File No. 200.11144/14 and 15.

The American Chargé d'Affaires to the Secretary of State.
[Telegrams ---Paraphrases.]

AMERICAN LEGATION,

San José, July 17, 1913. Lawson arrested today. The Minister for Foreign Affairs tells ine that he will be deported for Galveston on the 18th instant.

LANGHORNE.

AMERICAN LEGATION,

San José, July 19, 1913. My July 17. Lawson deported yesterday.

LANGHORNE. File No. 200.11L44/17.

The American Chargé d'Affaires to the Secretary of State.

AMERICAN LEGATION,

San José, July 19, 1913. Sir: In confirmation of my telegram of the 17th and also of the 19th instant, reporting the arrest and deportation of Waldo C. Lawson, I have the honor to inform you that on the 17th instant Mr. W. E. Mullins, the general manager of the United Fruit Company, whose aid in trying to locate the fugitives I had requested, telephoned me that Lawson was at that moment in his office in Limon. Mr. Mullins said that Lawson came to him to ask for work and, recognizing him from his descriptions, he questioned him as to his identity. Lawson at once confessed to everything and said that he would be glad to give himself up and to be sent to America to face his charges and that he was tired of being a fugitive from justice.

Upon receipt of this news I immediately called upon the Minister for Foreign Affairs to ask for his arrest and extradition, which the President had informed me he would grant. Mr. Castro, however,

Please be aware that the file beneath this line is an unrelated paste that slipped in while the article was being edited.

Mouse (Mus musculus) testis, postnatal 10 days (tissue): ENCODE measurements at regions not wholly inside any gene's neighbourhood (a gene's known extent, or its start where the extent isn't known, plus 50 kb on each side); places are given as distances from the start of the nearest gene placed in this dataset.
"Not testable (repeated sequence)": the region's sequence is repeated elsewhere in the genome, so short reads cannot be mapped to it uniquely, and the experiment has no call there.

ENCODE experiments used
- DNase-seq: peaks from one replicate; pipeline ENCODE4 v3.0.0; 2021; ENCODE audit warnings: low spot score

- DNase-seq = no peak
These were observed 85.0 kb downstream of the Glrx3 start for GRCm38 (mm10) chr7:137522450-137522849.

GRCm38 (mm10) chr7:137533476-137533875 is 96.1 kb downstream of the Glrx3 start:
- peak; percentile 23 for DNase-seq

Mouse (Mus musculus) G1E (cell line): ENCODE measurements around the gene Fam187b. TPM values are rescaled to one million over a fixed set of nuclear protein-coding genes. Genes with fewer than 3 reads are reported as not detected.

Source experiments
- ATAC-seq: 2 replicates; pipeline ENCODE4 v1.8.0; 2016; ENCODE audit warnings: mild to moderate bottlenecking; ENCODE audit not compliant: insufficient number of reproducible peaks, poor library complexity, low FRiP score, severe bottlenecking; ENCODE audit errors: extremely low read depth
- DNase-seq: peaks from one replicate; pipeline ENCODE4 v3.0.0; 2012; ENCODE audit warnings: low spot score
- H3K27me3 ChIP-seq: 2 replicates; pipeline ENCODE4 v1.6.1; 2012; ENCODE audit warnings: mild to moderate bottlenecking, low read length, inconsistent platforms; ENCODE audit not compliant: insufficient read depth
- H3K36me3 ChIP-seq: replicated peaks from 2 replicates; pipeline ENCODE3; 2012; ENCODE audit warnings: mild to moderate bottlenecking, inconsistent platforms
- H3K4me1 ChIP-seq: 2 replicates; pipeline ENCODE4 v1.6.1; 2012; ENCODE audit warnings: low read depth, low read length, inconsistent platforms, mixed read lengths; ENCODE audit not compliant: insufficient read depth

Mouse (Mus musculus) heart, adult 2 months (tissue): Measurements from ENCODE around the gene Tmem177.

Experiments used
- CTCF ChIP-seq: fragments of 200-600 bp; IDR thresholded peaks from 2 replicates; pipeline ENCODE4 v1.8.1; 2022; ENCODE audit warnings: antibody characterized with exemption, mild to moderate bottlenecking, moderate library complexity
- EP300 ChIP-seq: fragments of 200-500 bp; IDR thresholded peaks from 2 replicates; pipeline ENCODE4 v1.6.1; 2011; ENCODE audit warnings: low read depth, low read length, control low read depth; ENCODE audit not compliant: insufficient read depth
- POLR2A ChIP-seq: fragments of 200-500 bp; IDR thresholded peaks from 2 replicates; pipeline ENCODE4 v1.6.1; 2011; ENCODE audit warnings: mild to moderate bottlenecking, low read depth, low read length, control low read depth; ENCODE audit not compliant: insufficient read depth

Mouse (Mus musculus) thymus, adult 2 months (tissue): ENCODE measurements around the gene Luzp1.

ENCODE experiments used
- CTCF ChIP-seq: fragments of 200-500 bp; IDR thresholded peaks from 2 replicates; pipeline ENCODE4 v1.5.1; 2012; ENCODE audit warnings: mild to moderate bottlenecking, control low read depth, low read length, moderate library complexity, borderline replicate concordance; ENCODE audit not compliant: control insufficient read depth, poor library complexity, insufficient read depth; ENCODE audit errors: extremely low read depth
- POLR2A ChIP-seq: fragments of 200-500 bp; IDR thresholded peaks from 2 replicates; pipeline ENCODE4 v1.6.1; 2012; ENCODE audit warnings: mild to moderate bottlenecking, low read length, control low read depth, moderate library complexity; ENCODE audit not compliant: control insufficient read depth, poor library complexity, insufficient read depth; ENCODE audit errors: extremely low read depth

said that it would be preferable to have Lawson arrested and de| ported as a “ pernicious foreigner” (estranjero pernicioso), as the

Central American Court of Justice would be sure to take an excepition to the granting of extradition in the absence of such a treaty.

[Details regarding arrangements for deportation.]
I have [etc.]

MARSHALL LANGHORNE. File No. 200.11L44/8.

The Acting Secretary of State to the American Chargé d'Affaires. No. 27.]

DEPARTMENT OF STATE,

Washington, July 24, 1913. Sir: The Department has received your unnumbered despatch of June 21 in regard to the desired extradition of Waldo C. Lawson, and approves your action in taking up the matter with the President of Costa Rica in the absence of the Minister for Foreign Affairs, and in taking measures to cause the arrest of the fugitive.

The attitude of the Costa Rican Government in the matter is highly appreciated by the Department. I am (etc.)

J. B. MOORE.

File No. 200.11144/17.

The Secretary of State to the American Chargé d'Affaires.

No. 30.]

DEPARTMENT OF STATE,

Washington, July 31, 1913. Sir: The Department has received your unnumbered despatch of July 19 [etc.]

The Department approves your action in having Lawson arrested and deported as an objectionable foreigner, in accordance with the suggestion of the Costa Rican Government that you would thus avoid any possible objection of the Central American Court of Justice to the granting of extradition in the absence of treaty provisions applicable to the case, I am [etc.]

For the Secretary of State:

J. B. MOORE.